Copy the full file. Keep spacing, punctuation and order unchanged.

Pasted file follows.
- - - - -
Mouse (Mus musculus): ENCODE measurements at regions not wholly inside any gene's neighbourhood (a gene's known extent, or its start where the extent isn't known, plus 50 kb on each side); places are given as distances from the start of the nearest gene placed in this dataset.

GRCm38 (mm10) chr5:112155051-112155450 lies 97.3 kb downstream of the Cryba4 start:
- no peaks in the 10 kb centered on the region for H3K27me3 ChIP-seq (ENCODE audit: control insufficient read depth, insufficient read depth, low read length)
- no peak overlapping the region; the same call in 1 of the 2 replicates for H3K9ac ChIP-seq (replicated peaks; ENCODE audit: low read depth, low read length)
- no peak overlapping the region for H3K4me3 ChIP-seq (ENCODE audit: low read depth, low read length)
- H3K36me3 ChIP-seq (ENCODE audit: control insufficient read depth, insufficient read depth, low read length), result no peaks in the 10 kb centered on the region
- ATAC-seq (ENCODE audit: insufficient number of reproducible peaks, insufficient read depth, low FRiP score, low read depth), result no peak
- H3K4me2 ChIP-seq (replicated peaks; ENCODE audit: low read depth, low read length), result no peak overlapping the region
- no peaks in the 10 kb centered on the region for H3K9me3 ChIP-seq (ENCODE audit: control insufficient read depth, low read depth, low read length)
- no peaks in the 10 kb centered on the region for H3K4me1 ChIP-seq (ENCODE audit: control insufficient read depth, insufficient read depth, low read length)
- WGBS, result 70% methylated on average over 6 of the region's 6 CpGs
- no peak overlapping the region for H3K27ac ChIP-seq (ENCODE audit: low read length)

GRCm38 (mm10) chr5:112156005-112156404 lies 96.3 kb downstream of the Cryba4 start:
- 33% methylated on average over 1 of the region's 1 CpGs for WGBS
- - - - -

Mouse (Mus musculus): ENCODE measurements at regions not wholly inside any gene's neighbourhood (a gene's known extent, or its start where the extent isn't known, plus 50 kb on each side); places are given as distances from the start of the nearest gene placed in this dataset.

GRCm38 (mm10) chr5:112155051-112155450 lies 97.3 kb downstream of the Cryba4 start:
- no peaks in the 10 kb centered on the region for H3K27me3 ChIP-seq (ENCODE audit: control insufficient read depth, insufficient read depth, low read length)
- no peak overlapping the region; the same call in 1 of the 2 replicates for H3K9ac ChIP-seq (replicated peaks; ENCODE audit: low read depth, low read length)
- no peak overlapping the region for H3K4me3 ChIP-seq (ENCODE audit: low read depth, low read length)
- H3K36me3 ChIP-seq (ENCODE audit: control insufficient read depth, insufficient read depth, low read length), result no peaks in the 10 kb centered on the region
- ATAC-seq (ENCODE audit: insufficient number of reproducible peaks, insufficient read depth, low FRiP score, low read depth), result no peak
- H3K4me2 ChIP-seq (replicated peaks; ENCODE audit: low read depth, low read length), result no peak overlapping the region
- no peaks in the 10 kb centered on the region for H3K9me3 ChIP-seq (ENCODE audit: control insufficient read depth, low read depth, low read length)
- no peaks in the 10 kb centered on the region for H3K4me1 ChIP-seq (ENCODE audit: control insufficient read depth, insufficient read depth, low read length)
- WGBS, result 70% methylated on average over 6 of the region's 6 CpGs
- no peak overlapping the region for H3K27ac ChIP-seq (ENCODE audit: low read length)

GRCm38 (mm10) chr5:112156005-112156404 lies 96.3 kb downstream of the Cryba4 start:
- 33% methylated on average over 1 of the region's 1 CpGs for WGBS